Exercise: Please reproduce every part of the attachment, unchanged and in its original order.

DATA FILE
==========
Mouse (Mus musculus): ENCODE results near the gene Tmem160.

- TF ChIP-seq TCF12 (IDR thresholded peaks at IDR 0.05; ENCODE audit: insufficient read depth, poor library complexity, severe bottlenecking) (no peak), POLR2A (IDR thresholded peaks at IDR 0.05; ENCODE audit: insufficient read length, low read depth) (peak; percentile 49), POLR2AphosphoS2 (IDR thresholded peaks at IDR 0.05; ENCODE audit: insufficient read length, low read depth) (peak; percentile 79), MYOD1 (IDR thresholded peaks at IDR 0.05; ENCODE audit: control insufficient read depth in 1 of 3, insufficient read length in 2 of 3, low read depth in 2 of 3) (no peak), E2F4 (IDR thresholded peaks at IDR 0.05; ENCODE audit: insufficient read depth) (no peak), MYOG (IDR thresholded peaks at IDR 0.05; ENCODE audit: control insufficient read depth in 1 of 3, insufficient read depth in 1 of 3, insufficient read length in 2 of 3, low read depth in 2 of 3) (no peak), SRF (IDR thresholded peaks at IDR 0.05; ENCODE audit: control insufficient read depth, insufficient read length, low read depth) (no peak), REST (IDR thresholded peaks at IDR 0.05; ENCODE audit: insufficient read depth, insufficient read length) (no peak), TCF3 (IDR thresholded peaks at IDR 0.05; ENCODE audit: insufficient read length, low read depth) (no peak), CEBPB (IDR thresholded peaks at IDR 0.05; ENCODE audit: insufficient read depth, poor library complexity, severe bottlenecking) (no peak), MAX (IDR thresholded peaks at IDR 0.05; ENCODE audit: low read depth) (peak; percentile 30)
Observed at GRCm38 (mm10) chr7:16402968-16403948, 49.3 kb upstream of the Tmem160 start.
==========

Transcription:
Mouse (Mus musculus): ENCODE results near the gene Tmem160.

- TF ChIP-seq TCF12 (IDR thresholded peaks at IDR 0.05; ENCODE audit: insufficient read depth, poor library complexity, severe bottlenecking) (no peak), POLR2A (IDR thresholded peaks at IDR 0.05; ENCODE audit: insufficient read length, low read depth) (peak; percentile 49), POLR2AphosphoS2 (IDR thresholded peaks at IDR 0.05; ENCODE audit: insufficient read length, low read depth) (peak; percentile 79), MYOD1 (IDR thresholded peaks at IDR 0.05; ENCODE audit: control insufficient read depth in 1 of 3, insufficient read length in 2 of 3, low read depth in 2 of 3) (no peak), E2F4 (IDR thresholded peaks at IDR 0.05; ENCODE audit: insufficient read depth) (no peak), MYOG (IDR thresholded peaks at IDR 0.05; ENCODE audit: control insufficient read depth in 1 of 3, insufficient read depth in 1 of 3, insufficient read length in 2 of 3, low read depth in 2 of 3) (no peak), SRF (IDR thresholded peaks at IDR 0.05; ENCODE audit: control insufficient read depth, insufficient read length, low read depth) (no peak), REST (IDR thresholded peaks at IDR 0.05; ENCODE audit: insufficient read depth, insufficient read length) (no peak), TCF3 (IDR thresholded peaks at IDR 0.05; ENCODE audit: insufficient read length, low read depth) (no peak), CEBPB (IDR thresholded peaks at IDR 0.05; ENCODE audit: insufficient read depth, poor library complexity, severe bottlenecking) (no peak), MAX (IDR thresholded peaks at IDR 0.05; ENCODE audit: low read depth) (peak; percentile 30)
Observed at GRCm38 (mm10) chr7:16402968-16403948, 49.3 kb upstream of the Tmem160 start.